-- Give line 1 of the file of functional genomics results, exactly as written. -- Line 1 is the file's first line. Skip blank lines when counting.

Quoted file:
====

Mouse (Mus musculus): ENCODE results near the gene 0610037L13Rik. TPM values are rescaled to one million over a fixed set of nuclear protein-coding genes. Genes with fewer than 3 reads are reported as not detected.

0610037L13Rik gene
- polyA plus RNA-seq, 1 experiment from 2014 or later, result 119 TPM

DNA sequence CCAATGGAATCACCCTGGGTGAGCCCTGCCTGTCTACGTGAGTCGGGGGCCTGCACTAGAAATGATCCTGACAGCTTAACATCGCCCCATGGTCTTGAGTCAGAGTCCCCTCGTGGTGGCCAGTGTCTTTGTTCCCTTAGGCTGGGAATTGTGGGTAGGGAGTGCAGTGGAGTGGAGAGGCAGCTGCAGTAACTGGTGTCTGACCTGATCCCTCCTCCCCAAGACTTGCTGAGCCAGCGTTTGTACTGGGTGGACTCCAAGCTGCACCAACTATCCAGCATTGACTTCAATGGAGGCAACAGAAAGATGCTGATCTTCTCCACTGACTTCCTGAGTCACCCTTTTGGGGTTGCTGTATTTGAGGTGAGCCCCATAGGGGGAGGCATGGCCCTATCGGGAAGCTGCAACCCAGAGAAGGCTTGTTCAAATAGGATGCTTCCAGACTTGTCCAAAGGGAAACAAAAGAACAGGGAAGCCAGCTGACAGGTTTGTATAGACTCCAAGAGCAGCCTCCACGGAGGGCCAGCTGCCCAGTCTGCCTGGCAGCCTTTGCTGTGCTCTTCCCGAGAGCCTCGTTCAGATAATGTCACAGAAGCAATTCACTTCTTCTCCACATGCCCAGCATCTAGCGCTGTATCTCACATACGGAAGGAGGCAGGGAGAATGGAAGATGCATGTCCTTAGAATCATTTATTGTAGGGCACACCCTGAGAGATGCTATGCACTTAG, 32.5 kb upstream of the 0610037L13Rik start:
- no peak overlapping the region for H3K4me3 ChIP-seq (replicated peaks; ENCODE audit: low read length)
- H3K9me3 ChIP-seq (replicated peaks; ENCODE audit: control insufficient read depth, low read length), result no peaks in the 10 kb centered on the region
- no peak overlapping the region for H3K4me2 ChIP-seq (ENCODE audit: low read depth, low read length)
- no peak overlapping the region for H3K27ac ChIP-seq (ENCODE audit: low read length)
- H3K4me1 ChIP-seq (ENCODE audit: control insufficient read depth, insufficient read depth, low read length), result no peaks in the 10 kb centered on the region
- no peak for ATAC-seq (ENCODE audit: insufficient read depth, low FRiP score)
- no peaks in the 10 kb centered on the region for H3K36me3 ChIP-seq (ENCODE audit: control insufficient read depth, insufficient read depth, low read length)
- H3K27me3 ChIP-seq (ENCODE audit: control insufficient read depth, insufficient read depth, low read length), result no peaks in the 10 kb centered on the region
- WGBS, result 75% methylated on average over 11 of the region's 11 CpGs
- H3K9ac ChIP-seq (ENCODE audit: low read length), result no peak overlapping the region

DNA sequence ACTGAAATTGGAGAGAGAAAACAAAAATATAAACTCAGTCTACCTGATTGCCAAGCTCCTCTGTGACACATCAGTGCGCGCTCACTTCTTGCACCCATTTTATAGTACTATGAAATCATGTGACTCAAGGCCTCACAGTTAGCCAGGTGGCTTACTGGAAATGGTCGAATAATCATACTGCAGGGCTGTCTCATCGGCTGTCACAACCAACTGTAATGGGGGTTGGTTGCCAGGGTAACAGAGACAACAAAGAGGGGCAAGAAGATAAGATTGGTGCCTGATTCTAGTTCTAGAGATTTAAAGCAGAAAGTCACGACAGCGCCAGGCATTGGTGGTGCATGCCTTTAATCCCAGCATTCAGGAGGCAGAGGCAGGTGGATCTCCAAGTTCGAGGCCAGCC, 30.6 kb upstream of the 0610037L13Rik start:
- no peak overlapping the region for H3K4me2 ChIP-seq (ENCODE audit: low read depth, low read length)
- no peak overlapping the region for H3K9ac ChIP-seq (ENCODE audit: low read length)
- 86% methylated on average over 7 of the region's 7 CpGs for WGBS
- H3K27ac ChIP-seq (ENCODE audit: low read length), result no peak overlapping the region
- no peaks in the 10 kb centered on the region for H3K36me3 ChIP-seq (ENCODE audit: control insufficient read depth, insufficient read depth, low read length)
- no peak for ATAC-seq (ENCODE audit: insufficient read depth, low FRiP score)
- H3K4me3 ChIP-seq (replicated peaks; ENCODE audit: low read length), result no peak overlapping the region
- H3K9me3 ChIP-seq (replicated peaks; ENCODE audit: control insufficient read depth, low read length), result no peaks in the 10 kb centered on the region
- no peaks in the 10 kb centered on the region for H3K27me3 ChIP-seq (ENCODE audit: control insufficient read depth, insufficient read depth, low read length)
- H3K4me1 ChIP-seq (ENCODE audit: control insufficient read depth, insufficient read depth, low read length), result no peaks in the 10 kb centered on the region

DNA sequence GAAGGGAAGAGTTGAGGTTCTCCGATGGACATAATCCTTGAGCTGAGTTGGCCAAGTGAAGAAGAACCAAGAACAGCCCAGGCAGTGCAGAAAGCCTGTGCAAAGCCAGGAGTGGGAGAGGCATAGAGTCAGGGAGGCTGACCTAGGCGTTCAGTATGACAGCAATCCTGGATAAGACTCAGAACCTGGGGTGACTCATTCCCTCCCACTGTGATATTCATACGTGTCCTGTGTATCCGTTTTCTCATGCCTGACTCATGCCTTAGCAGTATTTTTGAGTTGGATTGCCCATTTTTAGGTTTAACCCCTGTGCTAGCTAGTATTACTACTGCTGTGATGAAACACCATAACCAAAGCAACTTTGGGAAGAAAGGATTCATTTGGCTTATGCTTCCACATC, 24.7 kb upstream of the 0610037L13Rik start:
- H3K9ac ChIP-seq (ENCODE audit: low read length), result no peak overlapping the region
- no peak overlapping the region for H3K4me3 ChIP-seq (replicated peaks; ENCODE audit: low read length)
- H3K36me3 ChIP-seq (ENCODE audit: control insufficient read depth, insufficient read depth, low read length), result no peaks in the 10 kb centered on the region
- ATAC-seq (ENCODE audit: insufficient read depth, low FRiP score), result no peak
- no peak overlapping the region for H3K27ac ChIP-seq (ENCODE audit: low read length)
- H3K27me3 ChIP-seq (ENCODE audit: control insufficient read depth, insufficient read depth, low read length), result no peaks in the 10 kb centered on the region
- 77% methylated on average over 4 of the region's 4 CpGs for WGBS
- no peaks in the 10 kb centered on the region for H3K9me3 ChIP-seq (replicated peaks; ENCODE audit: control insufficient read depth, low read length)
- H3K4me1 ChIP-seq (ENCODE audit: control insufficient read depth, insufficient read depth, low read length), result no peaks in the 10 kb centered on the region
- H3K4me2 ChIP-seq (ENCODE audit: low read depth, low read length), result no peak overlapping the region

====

Mouse (Mus musculus): ENCODE results near the gene 0610037L13Rik. TPM values are rescaled to one million over a fixed set of nuclear protein-coding genes. Genes with fewer than 3 reads are reported as not detected.